Cirrus Oil educates New Takoradi community in fire fighting techniques

Mr. Nkum Adipa Managing Director of Cirrus Oil Services Limited (left),

EFFECTIVE fire-fighting during fire outbreaks in most communities in Ghana is not only a terrifying experience, but has over the years been a problem, which remains an arduous task, particularly, in our rural areas during the dry and hamarttan seasons, and also the urban areas, especially market places, which see annual fire outbreaks.

Consequently, Cirrus Oil, a company operating in New Takoradi, a fishing community in the Sekondi-Takoradi Metropolis, in this direction, has embarked on a sensitisation and education programme, as part of its Health and Safety Week celebration this year, to educate the New Takoradi community on the possible causes of fire, how to fight it, and how to also avoid it.

Two officers from the Ghana National Fire Service (GNFS), Divisional Officer (III) Augustus Hagan and Divisional Officer Roberta Aggrey Ghanson, who were engaged by Cirrus Oil, took turns on Wednesday to address the community on the causes of fire, and effective ways of fighting it.

The two officers subsequently, used different illustrations to educate the community members how sometimes normal actions and inactions could cause fires, and how such tentative avoidable mistakes could be averted by the community.

Congestion in their rooms, use of sophisticated items, electrical gadgets and materials susceptible to fire were used by the fire officers, during the education and exhibition exercise, to properly inform the community members on the right things to be done to avert the occurrence of fires.

Aside that, the community members were shown, through demonstrations, modern ways of fighting class ‘A’ and ‘B’ fires using chemicals, fire extinguishers, water, and dry chemical powder among others.

Speaking to the community members after the exercise, Divisional Officer (DO) III Roberta Aggrey Ghanson said the issue of firefighting in communities was a shared responsibility between community members and the National Fire Service.

She therefore, urged members of New Takoradi and other coastal communities in the metropolis, to cooperate effectively with the service during fire outbreaks, and said attacking the service unnecessarily, without cooperating, would rather compound the situation.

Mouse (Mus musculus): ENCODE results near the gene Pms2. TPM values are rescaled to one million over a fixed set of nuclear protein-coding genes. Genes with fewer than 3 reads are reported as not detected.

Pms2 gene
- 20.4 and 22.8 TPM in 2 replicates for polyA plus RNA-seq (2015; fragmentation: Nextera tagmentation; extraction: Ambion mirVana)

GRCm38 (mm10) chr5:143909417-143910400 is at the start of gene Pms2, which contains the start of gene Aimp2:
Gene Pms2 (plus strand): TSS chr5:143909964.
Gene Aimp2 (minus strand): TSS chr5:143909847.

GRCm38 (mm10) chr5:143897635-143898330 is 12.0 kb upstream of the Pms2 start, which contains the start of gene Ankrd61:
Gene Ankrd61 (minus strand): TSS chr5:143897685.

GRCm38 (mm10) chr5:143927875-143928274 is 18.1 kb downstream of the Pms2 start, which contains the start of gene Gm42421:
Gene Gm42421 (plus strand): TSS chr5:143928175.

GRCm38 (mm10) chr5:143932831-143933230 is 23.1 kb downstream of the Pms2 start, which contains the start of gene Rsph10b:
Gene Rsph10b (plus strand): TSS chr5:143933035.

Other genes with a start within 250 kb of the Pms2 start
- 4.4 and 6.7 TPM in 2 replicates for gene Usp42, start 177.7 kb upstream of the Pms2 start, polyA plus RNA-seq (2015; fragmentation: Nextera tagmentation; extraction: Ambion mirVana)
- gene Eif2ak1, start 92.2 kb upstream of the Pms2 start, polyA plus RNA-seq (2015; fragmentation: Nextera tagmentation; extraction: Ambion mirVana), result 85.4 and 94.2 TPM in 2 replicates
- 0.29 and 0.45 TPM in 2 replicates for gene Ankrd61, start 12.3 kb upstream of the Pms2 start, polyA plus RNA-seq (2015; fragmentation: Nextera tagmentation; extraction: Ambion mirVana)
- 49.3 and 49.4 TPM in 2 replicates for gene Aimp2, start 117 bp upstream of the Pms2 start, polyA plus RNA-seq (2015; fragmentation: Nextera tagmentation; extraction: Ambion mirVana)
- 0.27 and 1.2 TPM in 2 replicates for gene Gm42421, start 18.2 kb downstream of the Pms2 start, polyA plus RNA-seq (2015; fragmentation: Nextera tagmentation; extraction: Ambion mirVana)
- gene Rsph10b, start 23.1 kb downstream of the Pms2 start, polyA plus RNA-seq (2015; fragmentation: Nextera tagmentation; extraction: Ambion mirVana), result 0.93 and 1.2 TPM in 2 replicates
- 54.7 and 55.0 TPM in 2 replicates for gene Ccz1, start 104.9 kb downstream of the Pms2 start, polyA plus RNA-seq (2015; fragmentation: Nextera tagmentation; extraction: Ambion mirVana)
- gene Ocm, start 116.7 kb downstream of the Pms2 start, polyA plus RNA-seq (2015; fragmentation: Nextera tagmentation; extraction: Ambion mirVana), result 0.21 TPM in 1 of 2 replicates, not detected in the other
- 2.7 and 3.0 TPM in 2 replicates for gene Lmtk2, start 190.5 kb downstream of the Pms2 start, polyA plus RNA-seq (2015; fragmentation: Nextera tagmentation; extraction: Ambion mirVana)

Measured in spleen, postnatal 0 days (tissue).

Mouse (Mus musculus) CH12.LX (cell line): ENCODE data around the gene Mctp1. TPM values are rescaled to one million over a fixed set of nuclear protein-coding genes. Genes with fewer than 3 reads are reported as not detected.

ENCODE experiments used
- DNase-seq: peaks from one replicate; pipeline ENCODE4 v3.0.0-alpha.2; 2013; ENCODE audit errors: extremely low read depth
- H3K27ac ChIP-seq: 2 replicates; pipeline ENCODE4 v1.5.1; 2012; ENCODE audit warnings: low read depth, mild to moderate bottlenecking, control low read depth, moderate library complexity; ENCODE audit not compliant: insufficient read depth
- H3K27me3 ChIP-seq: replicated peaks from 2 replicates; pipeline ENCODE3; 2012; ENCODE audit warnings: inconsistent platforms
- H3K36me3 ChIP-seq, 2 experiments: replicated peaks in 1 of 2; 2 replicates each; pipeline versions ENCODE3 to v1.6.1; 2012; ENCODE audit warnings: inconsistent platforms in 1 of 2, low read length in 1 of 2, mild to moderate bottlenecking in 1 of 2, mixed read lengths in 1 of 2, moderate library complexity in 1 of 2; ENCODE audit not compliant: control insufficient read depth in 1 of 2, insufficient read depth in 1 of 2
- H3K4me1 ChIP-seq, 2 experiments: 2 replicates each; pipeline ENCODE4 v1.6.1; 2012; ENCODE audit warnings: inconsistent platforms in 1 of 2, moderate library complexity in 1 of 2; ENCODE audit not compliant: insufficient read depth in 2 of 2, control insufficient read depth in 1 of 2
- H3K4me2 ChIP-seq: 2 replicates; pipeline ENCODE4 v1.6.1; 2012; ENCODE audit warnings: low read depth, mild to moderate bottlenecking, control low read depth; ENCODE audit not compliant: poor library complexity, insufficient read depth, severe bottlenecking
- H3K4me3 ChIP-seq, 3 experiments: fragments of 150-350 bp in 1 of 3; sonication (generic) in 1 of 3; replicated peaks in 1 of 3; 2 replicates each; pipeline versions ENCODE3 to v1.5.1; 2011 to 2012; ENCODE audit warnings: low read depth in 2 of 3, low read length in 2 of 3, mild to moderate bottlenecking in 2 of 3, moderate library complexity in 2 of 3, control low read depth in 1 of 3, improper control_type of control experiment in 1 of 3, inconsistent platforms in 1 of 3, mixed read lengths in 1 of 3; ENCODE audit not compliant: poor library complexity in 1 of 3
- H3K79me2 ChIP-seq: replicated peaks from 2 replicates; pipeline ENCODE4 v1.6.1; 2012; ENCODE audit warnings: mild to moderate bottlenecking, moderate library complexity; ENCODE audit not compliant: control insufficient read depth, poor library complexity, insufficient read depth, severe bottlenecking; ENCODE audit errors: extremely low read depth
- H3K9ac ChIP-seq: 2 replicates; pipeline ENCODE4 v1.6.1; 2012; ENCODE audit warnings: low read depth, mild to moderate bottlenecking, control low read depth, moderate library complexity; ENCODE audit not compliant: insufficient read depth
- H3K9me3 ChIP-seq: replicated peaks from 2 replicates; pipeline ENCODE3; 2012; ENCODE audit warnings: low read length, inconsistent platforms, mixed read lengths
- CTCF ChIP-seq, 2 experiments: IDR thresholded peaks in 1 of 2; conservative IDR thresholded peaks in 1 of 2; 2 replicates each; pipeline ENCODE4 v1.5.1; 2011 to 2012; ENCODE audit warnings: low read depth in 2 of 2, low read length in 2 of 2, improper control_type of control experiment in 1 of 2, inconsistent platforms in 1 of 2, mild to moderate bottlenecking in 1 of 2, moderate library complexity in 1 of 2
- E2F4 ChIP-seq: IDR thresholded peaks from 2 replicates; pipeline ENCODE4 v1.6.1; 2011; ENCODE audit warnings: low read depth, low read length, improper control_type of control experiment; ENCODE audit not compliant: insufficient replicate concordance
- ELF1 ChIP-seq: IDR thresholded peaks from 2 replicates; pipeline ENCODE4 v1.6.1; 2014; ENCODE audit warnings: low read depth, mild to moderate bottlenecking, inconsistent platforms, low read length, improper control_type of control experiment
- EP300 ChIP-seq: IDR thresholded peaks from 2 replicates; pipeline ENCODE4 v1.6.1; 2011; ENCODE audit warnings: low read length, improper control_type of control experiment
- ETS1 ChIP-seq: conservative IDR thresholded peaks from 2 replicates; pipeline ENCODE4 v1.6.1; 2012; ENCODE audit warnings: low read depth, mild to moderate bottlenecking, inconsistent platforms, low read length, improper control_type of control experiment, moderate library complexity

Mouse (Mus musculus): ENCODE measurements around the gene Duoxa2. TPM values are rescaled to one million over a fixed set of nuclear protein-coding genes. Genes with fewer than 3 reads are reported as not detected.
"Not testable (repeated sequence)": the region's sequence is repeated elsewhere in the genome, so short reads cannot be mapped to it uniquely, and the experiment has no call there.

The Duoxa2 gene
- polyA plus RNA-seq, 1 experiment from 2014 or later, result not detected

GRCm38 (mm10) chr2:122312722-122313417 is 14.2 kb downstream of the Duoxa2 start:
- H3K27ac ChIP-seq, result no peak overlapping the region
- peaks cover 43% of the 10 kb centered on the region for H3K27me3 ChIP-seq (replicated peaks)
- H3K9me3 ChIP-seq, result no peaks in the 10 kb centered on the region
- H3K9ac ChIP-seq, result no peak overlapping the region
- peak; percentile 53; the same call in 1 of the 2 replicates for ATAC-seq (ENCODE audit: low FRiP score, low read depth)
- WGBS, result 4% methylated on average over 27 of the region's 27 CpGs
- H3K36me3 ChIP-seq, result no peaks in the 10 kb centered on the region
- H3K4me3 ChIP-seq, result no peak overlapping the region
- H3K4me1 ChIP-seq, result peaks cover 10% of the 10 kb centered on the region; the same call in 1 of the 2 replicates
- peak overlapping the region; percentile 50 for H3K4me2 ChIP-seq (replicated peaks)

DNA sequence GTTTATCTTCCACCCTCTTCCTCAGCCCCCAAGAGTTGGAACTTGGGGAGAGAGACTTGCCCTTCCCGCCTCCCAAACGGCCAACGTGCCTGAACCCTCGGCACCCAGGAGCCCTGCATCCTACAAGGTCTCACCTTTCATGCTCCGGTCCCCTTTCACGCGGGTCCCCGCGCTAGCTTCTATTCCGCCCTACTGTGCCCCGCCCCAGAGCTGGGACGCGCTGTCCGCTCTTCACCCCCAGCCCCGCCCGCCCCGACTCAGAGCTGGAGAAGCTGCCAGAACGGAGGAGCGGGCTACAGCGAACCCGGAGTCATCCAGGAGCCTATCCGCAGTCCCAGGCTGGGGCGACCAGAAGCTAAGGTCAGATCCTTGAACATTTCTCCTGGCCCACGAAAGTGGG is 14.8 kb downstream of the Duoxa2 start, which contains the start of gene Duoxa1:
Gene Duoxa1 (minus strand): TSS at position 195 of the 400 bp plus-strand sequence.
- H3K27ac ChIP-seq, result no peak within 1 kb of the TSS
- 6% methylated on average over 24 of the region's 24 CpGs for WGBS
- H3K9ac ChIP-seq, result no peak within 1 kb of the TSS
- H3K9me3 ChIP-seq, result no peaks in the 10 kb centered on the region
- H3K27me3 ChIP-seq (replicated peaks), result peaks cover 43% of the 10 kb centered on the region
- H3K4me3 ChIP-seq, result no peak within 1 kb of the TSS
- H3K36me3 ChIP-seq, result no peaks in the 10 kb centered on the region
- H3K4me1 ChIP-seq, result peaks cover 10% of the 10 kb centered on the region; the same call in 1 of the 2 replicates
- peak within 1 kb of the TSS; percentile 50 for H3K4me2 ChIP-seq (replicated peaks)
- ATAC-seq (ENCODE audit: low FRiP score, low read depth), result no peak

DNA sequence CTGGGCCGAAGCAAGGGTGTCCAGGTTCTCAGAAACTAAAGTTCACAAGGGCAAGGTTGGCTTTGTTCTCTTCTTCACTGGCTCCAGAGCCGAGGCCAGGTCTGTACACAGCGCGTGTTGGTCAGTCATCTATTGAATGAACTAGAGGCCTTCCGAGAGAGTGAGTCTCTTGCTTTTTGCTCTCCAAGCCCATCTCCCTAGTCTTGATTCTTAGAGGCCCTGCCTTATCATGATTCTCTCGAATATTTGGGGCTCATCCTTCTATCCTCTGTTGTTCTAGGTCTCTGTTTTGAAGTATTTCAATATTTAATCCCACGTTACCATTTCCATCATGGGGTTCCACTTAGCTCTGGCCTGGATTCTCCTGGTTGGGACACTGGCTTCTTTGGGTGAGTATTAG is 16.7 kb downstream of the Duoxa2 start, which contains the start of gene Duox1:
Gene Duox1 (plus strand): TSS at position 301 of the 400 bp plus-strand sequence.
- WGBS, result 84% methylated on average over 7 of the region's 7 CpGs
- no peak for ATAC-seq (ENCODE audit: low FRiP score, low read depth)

For that matter, she urged the community to understand the rudiments of their operations, use the free dial numbers of the service when necessary to make maximum use of the institution’s abilities, instead of insulting and attacking them when a problem arises.

She was however, quick to point out to the community members that because the National Fire Service was operating in the country, like many recognised state institutions, it was a guarantee for the organisation to provide or render quality service free of charge to all communities in the country.

DO III Ghanson said it was therefore unwarranted, for any of their officers to charge communities for either quenching fires for them, or rendering any service that is required of the organisation, stressing, “It is never done.”

On his part, DO III Augustus Hagan highlighted the importance of effective collaboration in firefighting, particularly, when it occurs in vulnerable communities such as New Takoradi, which is seen to be highly congested.

He said the problems being encountered by the Fire Service during fighting fires were not always the fault of the officers rendering the service, but on many occasions that of the communities.

He explained that providing directions to locations for fire fighting has always been a problem. According to him, when given the right directions to fire locations, the logistics, the service would certainly provide effective services.

In other circumstances, he said congestion in an area, or house could make the work difficult for the officers. Beyond that, interference of non-professionals during fire outbreaks occasionally, could contribute to complicating matters.

He has therefore, asked for the education of the fundamentals in firefighting, especially, in communities such as New Takoradi, to make their work simple, effective and responsive.

Explaining the main reason for organising the sensitisation programme in the coastal community, the Community Relations Officer of Cirrus Oil, Mr. Mark Henry Freeman, said as part of events marking the celebration of their Health and Safety Week this year, the company decided to educate the residents of New Takoradi, as its host community, on the rudiments of firefighting.

He said their expectation was that the community members would absorb the fire education accordingly, to ensure harmonious cooperation between the organisation (Cirrus Oil) and the host community.

According to him, observing adequately the indicators of health and safety of staff in the organisation was not only critical to the successful operations of the company, but remained a pillar to improved service delivery.

He said apart from the fire education, the company also engaged the workers in health and safety talks.

Other programmes lined up for the Health and Safety Week celebration, he said, include pre-track inspection of vehicles, inspection of road and fire worthiness, education on effects of carbon fuse, and drill exercises among others.

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